Both REQ.1 and Ploome aim to celebrate body diversity and promote social responsibility through fitness. Stoltz created REQ.1 in 2010 to facilitate healing for survivors of human trafficking, domestic violence, and sexual assault through physical activity, creative writing, and experiential art. Ploome was designed to support REQ.1 in achieving these goals by providing the organization with direct programming and financial support.

‘You Can Tell Just By Looking’ Authors to Discuss LGBT Myths

The first collaboration between Michael Bronski and Michael Amico ’07 occurred during Amico’s senior year, when they rewrote the lyrics of Iolanthe for a Dartmouth Glee Club production “to update them to reflect contemporary Dartmouth issues,” says Amico.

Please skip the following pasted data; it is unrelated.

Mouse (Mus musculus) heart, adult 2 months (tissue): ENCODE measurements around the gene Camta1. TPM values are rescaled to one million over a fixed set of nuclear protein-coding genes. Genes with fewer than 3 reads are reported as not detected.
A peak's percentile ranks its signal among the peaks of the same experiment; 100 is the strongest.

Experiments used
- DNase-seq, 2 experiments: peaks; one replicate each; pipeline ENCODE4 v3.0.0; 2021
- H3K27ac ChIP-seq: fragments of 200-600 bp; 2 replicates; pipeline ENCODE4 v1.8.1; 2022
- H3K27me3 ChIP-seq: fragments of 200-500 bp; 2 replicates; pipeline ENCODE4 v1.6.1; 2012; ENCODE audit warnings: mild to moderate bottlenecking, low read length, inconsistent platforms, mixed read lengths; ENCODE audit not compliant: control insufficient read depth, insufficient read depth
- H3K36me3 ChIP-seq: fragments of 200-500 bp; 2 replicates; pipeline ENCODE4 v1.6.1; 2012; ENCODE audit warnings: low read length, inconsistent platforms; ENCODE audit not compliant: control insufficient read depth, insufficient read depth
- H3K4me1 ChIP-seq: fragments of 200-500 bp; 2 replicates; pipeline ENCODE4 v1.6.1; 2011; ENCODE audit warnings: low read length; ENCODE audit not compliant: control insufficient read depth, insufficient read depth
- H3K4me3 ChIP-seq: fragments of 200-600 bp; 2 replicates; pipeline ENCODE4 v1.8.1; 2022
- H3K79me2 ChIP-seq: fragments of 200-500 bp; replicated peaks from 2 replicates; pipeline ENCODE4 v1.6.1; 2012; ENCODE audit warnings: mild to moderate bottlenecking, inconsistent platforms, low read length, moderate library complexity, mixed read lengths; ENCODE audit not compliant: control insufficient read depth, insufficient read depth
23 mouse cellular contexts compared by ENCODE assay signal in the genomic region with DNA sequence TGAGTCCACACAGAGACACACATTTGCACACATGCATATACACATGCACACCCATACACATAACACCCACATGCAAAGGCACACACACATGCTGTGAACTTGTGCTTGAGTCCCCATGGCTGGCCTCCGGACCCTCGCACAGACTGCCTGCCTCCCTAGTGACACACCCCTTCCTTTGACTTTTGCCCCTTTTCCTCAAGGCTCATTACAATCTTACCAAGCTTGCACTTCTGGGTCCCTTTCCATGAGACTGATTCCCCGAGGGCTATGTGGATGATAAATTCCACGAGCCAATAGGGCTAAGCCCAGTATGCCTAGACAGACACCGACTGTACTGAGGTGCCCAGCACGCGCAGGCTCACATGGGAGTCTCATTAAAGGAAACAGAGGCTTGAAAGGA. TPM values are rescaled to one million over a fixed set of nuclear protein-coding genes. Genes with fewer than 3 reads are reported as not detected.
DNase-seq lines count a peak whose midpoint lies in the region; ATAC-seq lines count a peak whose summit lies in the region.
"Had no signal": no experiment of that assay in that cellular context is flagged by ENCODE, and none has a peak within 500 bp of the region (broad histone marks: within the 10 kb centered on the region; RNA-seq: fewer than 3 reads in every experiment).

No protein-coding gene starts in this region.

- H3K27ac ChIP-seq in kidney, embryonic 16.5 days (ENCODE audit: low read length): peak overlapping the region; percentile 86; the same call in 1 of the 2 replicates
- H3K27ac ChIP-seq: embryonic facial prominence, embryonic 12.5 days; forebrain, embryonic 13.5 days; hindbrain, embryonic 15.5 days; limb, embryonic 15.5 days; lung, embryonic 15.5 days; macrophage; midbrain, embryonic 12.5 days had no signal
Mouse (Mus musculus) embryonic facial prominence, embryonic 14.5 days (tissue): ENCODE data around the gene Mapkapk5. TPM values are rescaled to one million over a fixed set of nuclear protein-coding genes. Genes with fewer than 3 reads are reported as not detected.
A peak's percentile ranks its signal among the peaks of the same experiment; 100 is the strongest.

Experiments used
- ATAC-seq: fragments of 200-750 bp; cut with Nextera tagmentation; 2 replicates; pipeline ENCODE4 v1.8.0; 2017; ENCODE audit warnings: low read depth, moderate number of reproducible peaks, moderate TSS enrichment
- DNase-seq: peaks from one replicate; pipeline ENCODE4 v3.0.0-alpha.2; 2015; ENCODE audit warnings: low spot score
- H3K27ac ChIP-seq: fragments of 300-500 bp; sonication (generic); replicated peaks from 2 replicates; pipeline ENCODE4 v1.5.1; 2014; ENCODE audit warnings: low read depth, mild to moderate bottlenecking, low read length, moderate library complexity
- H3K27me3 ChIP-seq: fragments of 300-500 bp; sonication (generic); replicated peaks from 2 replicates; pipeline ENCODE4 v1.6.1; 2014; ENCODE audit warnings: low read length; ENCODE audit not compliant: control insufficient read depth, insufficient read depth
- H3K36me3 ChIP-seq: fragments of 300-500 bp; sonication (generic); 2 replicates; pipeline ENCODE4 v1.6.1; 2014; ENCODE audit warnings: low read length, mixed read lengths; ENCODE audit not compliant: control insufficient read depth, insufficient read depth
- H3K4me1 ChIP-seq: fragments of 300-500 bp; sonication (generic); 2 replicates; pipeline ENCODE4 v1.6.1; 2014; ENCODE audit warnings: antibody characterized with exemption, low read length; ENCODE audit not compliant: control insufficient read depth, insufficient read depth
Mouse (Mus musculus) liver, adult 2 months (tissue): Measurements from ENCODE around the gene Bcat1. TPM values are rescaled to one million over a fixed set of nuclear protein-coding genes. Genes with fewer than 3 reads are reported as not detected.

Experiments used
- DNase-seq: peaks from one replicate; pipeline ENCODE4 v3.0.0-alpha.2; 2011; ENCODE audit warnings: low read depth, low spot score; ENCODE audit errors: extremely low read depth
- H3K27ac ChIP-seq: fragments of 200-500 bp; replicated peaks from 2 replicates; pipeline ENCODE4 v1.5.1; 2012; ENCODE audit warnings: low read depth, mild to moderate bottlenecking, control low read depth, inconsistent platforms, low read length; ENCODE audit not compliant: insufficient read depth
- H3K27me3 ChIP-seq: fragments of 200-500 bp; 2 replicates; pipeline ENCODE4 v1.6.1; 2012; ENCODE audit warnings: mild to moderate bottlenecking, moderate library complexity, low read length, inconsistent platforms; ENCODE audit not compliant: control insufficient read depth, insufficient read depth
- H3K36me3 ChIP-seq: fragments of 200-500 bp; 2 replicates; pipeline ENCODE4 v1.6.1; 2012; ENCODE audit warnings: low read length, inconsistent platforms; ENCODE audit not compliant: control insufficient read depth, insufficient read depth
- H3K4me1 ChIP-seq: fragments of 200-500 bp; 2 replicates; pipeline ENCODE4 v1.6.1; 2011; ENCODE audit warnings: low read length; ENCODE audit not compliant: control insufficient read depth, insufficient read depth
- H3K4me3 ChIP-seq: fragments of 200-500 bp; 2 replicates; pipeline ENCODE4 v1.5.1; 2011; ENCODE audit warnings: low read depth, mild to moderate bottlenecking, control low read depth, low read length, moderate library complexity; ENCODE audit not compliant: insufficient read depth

Now Bronski, a senior lecturer in women’s and gender studies, and Amico have collaborated on a much larger project, ‘You Can Tell Just By Looking’: And 20 Other Myths about LGBT Life and People. The professor and his former student teamed up with New York University Professor Ann Pellegrini to write the book, which was published last month by Beacon Press. It has earned a starred review from Publisher’s Weekly, which wrote, “This powerful book demands that we look more closely at the ways we move in and structure our society, and asks vital questions that will steer the culture toward justice and equality.”

Bronski and Amico are moderating a discussion of LGBT myths on Wednesday, November 6, at 4:15 p.m. in the Hopkins Center for the Art’s Top of the Hop. The event is open to the public.

Alumna helps empower thousands of girls in India

Two years ago, as she worked in low-income schools in Hyderabad, India, Averil Spencer ’10 began to understand that most of her bright-eyed, elementary-school-aged girls—with dreams to become doctors or computer engineers—would not reach the 10th grade. Some couldn’t afford it; many would be forced to marry. But for nearly all of them, Spencer says, opportunities had nothing to do with drive or ability.